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Cartooning for Peace: Let's build bridges through cartoons

'We need to educate people, explain humour to people' says the association's current president when talking about cartoon publishing in 2020

The French association Cartooning for Peace was set up in 2006, nine years before the Charlie Hebdo attacks, to build bridges with images and laughter.

It began after deadly riots broke out when Danish newspaper Jyllands-Posten published cartoons of Muhammad.

French cartoonist Plantu and the then-UN secretary-general Kofi Annan, who were friends, wanted to show cartoons and humour can bring people together.

The association’s current president Kak, editorial cartoonist for l’Opinion, said cartoonists’ work is needed more than ever but there should be changes.

'Laughter is not just to bring someone down - it's a way of creating a bond'

“Today, cartoons have to be accompanied by teaching and explanations, notably for the young. For the new generation, and certain parts of society, it is more difficult than before to joke much."

“There is a tension in a lot of communities, not just among Muslims, but among minorities or activists as well, and it means that they can no longer cope with their cause being mocked."

“Laughter is not just to bring someone down – we make a lot of jokes about our friends, for example. Laughter is a reflex. It’s a way of creating a bond, a way of helping people to see things in a different way."

“It is also a way to combat fear. If something makes you scared, the best way to overcome it is to laugh, to make jokes about it."

“So we cannot let this attitude take hold, we need to educate people, explain humour to people. Before we could make jokes without having to explain them. Now we always have one group of people who laugh, and another group who are shocked."

“There’s always been people who say your drawings are not funny, or even go further and say the drawing is racist, antisemitic, sexist. But that is freedom of expression, they have the right to say that."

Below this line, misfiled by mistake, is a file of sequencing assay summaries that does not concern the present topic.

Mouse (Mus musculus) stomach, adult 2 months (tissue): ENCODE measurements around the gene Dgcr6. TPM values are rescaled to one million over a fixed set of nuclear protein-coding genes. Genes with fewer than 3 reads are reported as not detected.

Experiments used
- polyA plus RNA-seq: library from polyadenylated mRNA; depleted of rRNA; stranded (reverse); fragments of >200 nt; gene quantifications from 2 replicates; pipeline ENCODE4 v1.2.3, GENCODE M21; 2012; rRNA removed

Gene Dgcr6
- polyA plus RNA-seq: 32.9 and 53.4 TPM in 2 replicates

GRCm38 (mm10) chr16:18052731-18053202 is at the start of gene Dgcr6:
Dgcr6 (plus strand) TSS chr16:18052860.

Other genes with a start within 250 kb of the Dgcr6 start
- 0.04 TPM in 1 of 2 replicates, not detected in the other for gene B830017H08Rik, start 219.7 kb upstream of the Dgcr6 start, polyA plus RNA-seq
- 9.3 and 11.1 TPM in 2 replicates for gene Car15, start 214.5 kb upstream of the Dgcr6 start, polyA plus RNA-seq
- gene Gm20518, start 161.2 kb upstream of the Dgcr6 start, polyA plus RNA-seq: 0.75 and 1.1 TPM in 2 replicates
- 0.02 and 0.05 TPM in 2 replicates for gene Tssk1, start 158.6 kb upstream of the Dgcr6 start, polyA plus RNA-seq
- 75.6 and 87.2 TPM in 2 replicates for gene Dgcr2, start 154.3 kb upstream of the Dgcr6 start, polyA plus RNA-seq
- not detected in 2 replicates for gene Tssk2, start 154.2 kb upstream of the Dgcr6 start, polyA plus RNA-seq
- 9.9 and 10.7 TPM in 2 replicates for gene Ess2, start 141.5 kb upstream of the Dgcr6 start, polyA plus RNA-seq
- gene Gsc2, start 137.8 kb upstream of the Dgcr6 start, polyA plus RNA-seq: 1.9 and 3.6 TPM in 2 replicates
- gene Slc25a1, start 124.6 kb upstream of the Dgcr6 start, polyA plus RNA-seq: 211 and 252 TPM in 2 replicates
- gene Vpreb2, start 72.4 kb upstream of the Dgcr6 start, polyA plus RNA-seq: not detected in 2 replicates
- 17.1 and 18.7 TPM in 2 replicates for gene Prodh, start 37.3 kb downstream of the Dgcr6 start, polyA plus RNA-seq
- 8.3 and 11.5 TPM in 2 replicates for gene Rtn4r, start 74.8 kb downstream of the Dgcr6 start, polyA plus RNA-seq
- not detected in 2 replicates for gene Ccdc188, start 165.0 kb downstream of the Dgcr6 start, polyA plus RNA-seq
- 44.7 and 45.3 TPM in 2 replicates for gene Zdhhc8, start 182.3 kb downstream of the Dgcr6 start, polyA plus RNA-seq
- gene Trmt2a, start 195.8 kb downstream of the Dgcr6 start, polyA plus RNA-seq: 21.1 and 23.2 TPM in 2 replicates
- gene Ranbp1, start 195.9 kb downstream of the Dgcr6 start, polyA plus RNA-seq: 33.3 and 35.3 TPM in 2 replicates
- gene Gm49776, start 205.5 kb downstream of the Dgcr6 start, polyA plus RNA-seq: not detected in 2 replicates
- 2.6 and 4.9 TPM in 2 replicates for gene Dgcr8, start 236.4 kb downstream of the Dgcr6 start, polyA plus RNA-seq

“The problem is today it does not stop there. Social media contributes a lot. [Cartoonists] are subject to the ‘order of internet users’, who jump on you and insult you, sometimes threaten you, and who look to try to make your work disappear. The famous ‘cancel culture’.

“There is real work to be done with young people to prepare the future generations so that they can accept humour.”

Nicolas Vadot, a cartoonist working in Brussels who is also part of Cartooning for Peace, said: “Cartoons are a very good way of crossing boundaries, and having a laugh is a very good way of getting to know other people.”

Cartooning for Peace now has 200 cartoonists all over the world

When it was set up, Cartooning for Peace had 18 cartoonist members. Now it has 200 all over the world, including some Muslims.

Part of its work is educational and Mr Vadot has found himself explaining to tough classes in the suburbs why it is important to support the use of cartoons, including those in Charlie Hebdo.

“The arguments used by these youngsters is that God’s law is supreme and blasphemy is against God and should be punished, but I say people are free to think and do what they want in democracies, as long as it is within the laws of the land,” he said.

“If you start imposing your will on what can or cannot be turned into a cartoon, the only way is to end up with a dictatorship, which is why I support Charlie Hebdo, even though their outlook is different from mine,” he said.

The work of the organisation is divided into organising exhibitions of cartoons around themes, teaching through the use of cartoons, and supplying a blog run by Le Monde newspaper with fresh cartoons twice a week.

'The power of drawing and cartoons and humour is such that I believe they can work against the horrors of the world'

Mr Vadot said the work had influenced him. “When you meet cartoonists from different parts of the world, who do not have the same cultural or societal references as you, and look at their work, you open yourself to new ways of seeing and being."

“The power of drawing and cartoons and humour is such that I believe they can work against the horrors of the world.”

With three nationalities, from a French father, an English mother, and marriage to an Australian, Mr Vadot does most of his work for Belgian French-language financial newspaper L’Echo. Brexit has inevitably played a large part in his recent work.

“Belgium will probably be affected more than any other European country, because so much of it is turned towards Britain,” he said.

“It is such a dividing topic too – among my English side of the family, half are for it and half against. The one thing they can agree is that it is a good source of humour to be channelled through cartoons.”

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